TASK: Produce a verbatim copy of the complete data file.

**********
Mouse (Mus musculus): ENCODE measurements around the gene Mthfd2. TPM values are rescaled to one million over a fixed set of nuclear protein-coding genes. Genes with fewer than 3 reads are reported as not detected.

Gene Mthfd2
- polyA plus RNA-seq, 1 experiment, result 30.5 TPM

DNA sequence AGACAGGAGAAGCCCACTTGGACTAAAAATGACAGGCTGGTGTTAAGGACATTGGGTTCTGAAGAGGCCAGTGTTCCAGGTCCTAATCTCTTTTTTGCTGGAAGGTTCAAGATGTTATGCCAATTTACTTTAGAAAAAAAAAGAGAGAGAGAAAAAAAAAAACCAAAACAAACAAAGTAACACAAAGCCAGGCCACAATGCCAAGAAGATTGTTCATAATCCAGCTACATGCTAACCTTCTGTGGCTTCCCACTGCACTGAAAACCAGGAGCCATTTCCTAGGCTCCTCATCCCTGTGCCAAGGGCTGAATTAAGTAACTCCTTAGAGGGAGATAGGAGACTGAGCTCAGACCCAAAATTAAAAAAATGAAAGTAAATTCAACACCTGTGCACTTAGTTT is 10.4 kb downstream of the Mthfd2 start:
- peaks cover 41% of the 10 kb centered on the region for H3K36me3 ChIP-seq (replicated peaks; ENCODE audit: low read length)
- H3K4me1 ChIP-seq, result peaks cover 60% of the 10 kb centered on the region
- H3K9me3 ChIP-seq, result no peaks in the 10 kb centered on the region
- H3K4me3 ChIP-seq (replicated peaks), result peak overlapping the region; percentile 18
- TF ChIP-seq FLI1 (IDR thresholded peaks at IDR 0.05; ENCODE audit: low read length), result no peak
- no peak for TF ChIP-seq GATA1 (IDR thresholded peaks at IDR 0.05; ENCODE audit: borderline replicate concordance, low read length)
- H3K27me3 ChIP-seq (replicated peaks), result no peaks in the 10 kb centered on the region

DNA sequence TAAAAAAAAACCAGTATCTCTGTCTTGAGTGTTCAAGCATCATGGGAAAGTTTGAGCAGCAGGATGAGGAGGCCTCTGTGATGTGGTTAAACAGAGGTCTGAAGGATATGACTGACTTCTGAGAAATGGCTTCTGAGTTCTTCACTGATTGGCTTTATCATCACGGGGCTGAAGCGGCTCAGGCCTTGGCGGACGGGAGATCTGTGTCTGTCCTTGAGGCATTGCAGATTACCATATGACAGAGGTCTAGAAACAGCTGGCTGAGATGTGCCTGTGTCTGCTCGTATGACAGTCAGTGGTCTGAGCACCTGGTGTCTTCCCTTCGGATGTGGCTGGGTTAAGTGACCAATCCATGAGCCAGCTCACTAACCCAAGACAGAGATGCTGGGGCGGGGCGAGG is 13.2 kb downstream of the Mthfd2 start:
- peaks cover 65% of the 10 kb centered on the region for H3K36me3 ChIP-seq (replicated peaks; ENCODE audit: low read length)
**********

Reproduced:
Mouse (Mus musculus): ENCODE measurements around the gene Mthfd2. TPM values are rescaled to one million over a fixed set of nuclear protein-coding genes. Genes with fewer than 3 reads are reported as not detected.

Gene Mthfd2
- polyA plus RNA-seq, 1 experiment, result 30.5 TPM

DNA sequence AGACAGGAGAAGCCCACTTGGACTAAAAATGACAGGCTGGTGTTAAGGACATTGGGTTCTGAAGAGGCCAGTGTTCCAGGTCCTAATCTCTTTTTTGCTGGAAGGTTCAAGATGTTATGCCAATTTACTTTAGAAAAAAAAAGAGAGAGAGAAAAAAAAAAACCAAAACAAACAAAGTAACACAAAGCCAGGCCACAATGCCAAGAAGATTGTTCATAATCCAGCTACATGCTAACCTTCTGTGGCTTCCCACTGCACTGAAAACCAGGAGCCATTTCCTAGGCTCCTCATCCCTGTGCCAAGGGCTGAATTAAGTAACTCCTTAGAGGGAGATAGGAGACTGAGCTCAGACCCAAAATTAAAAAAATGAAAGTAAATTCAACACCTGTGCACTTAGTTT is 10.4 kb downstream of the Mthfd2 start:
- peaks cover 41% of the 10 kb centered on the region for H3K36me3 ChIP-seq (replicated peaks; ENCODE audit: low read length)
- H3K4me1 ChIP-seq, result peaks cover 60% of the 10 kb centered on the region
- H3K9me3 ChIP-seq, result no peaks in the 10 kb centered on the region
- H3K4me3 ChIP-seq (replicated peaks), result peak overlapping the region; percentile 18
- TF ChIP-seq FLI1 (IDR thresholded peaks at IDR 0.05; ENCODE audit: low read length), result no peak
- no peak for TF ChIP-seq GATA1 (IDR thresholded peaks at IDR 0.05; ENCODE audit: borderline replicate concordance, low read length)
- H3K27me3 ChIP-seq (replicated peaks), result no peaks in the 10 kb centered on the region

DNA sequence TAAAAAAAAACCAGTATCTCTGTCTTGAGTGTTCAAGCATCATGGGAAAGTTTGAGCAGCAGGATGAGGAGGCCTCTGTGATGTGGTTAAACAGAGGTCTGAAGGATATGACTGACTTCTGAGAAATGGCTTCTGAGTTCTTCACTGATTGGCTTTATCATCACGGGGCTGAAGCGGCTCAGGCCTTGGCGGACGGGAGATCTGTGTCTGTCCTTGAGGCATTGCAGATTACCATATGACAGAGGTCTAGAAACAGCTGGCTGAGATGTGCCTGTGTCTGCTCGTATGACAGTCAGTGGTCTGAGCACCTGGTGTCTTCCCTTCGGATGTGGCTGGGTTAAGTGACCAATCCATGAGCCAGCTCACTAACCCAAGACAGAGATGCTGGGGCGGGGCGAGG is 13.2 kb downstream of the Mthfd2 start:
- peaks cover 65% of the 10 kb centered on the region for H3K36me3 ChIP-seq (replicated peaks; ENCODE audit: low read length)